Obviously, 2008 was not a banner year for anyone, except maybe foreclosure specialists and some lawyers. It certainly was not a good one for print media. We heard of closures (Christian Science Monitor for one) and declines in subscriptions. Today, Folio reported that ad pages fell 11.7 percent as compared to 2007. Wow. As anyone who works in media knows, advertising is the lifeblood of publishing. No advertising, no publishing. Subscriptions and newsstand sales alone don’t make up the income stream needed to publish a magazine. I am sure the cost of paper is up, as well as transportation costs. In short, as it has become more expensive to actually publish the magazine, the main source of revenue has declined. To me this spells a tough year ahead for magazines in 2009. I think we will see more magazine closures and consolidations. Some may cut back to fewer issues per year. I think it will be worse for newspapers. A few days ago it was reported that the Seattle Post-Intelligencer was looking for a buyer. If it does not get a buyer in two months, it will fold. This is the MAIN newspaper in a large city.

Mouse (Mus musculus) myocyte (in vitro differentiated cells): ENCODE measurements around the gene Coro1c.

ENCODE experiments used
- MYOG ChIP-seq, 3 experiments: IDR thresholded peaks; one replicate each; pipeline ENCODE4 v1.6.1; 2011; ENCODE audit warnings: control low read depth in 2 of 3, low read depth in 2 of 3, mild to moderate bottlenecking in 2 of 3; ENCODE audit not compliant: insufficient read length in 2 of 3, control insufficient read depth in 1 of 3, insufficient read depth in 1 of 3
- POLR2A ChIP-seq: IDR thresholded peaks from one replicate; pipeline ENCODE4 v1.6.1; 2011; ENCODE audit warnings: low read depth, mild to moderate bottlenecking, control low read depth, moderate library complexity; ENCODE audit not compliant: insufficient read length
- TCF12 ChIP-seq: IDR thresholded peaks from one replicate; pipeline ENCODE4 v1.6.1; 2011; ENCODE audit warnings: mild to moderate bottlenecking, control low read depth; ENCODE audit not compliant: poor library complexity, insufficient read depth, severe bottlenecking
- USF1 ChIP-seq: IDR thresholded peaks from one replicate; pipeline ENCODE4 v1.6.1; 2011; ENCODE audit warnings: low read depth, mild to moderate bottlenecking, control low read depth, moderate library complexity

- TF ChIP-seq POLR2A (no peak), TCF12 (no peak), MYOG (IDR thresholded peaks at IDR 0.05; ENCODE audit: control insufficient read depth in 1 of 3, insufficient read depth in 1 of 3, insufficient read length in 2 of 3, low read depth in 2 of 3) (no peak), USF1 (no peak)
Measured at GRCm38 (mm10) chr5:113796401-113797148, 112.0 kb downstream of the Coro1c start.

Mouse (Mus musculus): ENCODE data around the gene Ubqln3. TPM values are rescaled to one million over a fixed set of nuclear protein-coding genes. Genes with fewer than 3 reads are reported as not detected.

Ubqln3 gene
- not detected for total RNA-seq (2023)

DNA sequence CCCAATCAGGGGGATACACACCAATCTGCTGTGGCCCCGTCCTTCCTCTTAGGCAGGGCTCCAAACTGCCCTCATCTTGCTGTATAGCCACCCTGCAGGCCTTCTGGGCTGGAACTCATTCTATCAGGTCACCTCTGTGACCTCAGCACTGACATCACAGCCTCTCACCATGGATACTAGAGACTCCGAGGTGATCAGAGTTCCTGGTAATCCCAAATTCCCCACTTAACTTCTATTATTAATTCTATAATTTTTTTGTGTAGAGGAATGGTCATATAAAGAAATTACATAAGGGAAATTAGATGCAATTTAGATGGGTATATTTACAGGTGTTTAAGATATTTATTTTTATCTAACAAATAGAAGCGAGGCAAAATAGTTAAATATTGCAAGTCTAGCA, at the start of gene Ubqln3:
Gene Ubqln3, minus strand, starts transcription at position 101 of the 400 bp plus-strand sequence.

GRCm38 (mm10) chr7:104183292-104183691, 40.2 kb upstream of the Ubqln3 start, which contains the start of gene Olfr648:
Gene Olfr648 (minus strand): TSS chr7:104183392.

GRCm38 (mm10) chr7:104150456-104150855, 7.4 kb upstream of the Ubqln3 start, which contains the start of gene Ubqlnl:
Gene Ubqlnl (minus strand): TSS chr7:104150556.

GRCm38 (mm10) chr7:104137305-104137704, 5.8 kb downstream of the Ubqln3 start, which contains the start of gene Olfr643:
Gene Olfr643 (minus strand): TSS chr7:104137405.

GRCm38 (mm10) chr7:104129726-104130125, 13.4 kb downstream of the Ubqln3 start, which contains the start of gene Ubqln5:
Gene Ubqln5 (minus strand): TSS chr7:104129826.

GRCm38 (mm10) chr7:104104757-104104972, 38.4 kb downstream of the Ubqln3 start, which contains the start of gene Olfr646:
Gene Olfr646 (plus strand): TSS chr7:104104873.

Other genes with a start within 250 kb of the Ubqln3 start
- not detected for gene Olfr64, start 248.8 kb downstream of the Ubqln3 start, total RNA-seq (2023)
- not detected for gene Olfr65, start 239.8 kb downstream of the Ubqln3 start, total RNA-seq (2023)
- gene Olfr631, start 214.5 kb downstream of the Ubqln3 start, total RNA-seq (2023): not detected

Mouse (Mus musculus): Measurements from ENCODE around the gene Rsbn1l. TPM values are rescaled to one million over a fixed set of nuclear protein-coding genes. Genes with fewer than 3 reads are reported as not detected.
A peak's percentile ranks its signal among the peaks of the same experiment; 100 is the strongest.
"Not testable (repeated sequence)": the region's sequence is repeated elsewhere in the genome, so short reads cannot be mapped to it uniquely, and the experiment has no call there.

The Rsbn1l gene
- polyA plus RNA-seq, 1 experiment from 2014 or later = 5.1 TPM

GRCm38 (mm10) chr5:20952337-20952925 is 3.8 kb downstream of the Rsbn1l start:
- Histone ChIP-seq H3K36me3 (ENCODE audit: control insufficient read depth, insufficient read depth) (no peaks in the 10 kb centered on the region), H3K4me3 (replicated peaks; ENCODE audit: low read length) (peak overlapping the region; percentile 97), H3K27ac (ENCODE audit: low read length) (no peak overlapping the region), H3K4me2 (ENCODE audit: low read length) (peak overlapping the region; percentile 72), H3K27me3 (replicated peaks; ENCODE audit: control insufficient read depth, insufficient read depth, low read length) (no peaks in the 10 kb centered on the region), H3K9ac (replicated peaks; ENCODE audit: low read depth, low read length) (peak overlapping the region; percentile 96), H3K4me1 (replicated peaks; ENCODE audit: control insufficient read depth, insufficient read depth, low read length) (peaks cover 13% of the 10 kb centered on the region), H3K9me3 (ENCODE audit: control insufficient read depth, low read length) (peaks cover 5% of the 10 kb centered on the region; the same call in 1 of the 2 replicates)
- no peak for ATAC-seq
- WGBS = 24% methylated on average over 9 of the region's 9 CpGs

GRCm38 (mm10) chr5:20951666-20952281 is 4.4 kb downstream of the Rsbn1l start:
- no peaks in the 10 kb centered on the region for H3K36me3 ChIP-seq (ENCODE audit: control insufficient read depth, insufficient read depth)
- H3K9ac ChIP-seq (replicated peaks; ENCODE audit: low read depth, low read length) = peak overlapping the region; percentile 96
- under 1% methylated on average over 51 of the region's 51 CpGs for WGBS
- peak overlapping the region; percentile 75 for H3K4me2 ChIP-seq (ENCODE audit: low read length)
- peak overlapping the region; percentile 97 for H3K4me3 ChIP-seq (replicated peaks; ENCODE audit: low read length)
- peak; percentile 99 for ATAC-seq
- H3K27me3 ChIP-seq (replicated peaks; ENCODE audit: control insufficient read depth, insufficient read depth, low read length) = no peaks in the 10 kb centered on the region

In short, I think the future of print advertising is less growth. I don’t think it will disappear just yet, but I am sure online advertising will continue to grow while print advertising continues its decline.